These HisStories (my personal belief that history is about HisStories) from our past are worth learning.  We study the Bible and learn of the workings of our God in times past.  We read the Old and New Testament and see God moving in the lives of our people and it causes our faith to grow.  Oh, how He led them and cared for them, and disciplined them and loved them; gives our faith wings. When we realize what He did for them He can do for us, today!  When we read our HisStory  - we realize our God is the same Yesterday, Today and Forever.  His Love is constant.  

Another part of the story that sometimes we do not like to read; is that when the peoples were brought low and cried out - then He answered.  Let us read the stories and turn back to the Lord, before we are brought low.  Let us go from Glory to Glory and keep pressing in.  A little man (David or St. Patrick) and alot of God can slay giants and change Nations!!  Let us continue to press in. When I read the stories, I see clearly that He is looking for “little men and women” on whose behalf He can show Himself strong!!  Let us walk humbly with our God.

 The God of the Old Testament, New Testament and HisStory.  

Saint Patrick

(Most of these quotes are from “A History Of the English Speaking Peoples” written by Sir Winston Churchill and “The Christians” by the Christian History Project, Volume 4 Chapter 9.)

From “A History Of The English Speaking Peoples” Page 6::

In early days Britain was part of the Continent. A wide plain joined England and Holland, in which the Thames and Rhine met together and poured their waters northward.  In some slight movement of the earth’s surface this plain sank a few hundred feet, and admitted the ocean to the North Sea and the Baltic.  Another tremor, important for our story, sundered the cliffs of Dover from those of Cape Gris Nez, and the scour of the ocean and its tides made the Straits of Dover and the English Channel.  When did the tremendous severance occur?  Until lately geologists would have assigned it to periods far beyond Neolithic man.  But the the study of striped clays, the deposits of Norwegian glaciers, show layer by layer and year by year what the weather was like, and modern science has found other methods of counting the centuries.  From these and other indications time and climate scales have been framed which cover with tolerable accuracy many thousands years of prehistoric time.  These scales enable times to be fixed when through milder conditions the oak succeeded the pine in British forests, and the fossilised vegetation elaborates the tale.  Trawlers bring up in their nets fragments of trees from the bottom of the North Sea, and these when fitted into the climate scale show that oaks were growing on what is now sixty fathoms (360 feet) deep of stormy water less than nine thousand years ago.  Britain was still little more than a promontory of Europe, or divided from it by a narrow tide race which was gradually enlarged into the Straits of Dover, when the Pyramids were a-building, and when learned Egyptians were laboriously exploring the ancient ruins of Sakkara.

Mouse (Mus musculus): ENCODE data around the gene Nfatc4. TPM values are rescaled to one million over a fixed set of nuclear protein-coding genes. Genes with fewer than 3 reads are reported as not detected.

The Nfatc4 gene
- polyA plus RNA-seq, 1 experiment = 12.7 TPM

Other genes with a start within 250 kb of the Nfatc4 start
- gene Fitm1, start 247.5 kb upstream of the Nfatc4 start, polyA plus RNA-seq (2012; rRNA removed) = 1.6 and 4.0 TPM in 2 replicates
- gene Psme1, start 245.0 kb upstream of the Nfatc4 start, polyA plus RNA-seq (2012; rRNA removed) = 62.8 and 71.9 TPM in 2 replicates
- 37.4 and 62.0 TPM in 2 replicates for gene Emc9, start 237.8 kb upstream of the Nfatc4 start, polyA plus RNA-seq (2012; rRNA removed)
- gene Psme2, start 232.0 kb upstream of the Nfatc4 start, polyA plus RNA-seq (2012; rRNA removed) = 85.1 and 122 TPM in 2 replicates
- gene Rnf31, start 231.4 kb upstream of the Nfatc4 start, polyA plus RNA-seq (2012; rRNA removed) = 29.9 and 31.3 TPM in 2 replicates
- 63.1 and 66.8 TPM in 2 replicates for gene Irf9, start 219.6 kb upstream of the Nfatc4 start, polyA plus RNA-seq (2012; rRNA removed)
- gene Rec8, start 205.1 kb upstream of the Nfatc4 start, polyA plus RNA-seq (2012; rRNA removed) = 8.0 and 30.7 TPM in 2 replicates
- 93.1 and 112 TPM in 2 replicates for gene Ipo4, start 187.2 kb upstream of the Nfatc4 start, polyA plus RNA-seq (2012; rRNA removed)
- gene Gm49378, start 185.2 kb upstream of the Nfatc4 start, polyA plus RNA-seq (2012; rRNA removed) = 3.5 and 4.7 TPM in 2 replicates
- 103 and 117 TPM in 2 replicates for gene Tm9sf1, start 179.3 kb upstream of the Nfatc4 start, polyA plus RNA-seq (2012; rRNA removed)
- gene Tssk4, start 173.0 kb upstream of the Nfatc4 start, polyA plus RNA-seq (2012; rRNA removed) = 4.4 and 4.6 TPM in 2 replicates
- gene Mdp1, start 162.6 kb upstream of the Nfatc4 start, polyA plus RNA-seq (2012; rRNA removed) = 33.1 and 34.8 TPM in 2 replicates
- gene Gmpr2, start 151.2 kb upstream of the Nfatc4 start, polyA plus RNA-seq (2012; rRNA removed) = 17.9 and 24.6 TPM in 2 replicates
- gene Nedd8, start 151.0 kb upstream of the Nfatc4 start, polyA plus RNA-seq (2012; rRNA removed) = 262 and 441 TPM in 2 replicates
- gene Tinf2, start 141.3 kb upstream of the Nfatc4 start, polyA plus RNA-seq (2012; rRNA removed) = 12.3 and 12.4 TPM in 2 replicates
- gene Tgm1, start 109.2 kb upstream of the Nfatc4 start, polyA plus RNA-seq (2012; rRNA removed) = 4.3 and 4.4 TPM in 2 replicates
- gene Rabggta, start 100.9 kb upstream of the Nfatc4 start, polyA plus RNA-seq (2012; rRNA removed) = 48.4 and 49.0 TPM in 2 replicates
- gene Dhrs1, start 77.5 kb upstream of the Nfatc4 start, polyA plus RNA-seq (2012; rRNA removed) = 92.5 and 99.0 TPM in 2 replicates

Originally, the Northern Europeans were Celts.

Celt, also spelled Kelt, Latin Celta, plural Celtae, a member of an early Indo-European people who from the 2nd millennium BCE (same as B.C.  Before Christ versus Before the Common Era - same date) to the 1st century BCE spread over much of Europe. Their tribes and groups eventually ranged from the British Isles and northern Spain to as far east as Transylvania, the Black Sea coasts, and Galatia in Anatolia and were in part absorbed into the Roman Empire as Britons, Gauls, Boii, Galatians, and Celtiberians. Linguistically they survive in the modern Celtic speakers of Ireland, Highland Scotland, the Isle of Man, Wales, and Brittany.

England was populated by Britons who had given themselves to becoming Roman.  The land, except for Northern Scotland and Wales; had given itself to being Roman (after the locals were killed, driven to Wales, or had embraced the Roman Empire.  There were many battles, including the famous Boudicea  (died in 60 or 61 A.D.) and her daughters.  Her statue is in London on the Thames River near Big Ben.


“There are no people beyond us, nothing but tides and rocks”. With these words, Tacitus summed up the palpable excitement and sense of achievement that must have been felt across the ranks of the Roman army as they prepared for the Battle of Mons Graupius in Autumn AD 83. After forty years of fighting, Britannia would finally be subdued.

Not much is known (for sure) of how and when Christianity came to the British Isles.  It appears that as the Island became Romanized, it also became Christianized.  The floor mosaic discovered in 1965 at Hinton St. Mary in Dorset, England.  It is believed it was inlaid around 350 A.D.

Rome built incredible roads and made it that barbarians found it advantageous to join the Empire.  British Romans lived in in villas in the country,  They were luxurious.

The Island was subdued from south of Antonine’s wall (in Scotland) to the Welsh boundaries.

From History Of The English Speaking Peoples, page 24:

“In the wild North and West freedom found refuge among the mountains, but elsewhere the conquest and pacification were at length complete and Brittannia became one of the 45 provinces of the Roman Empire.

Britain became Romanized and as the Britons became Romans they  enjoyed wealth and Christianity.  As with all of the Roman Empire, Christianity became the dominant religion.

From History Of THe English Speaking Peoples, page 25: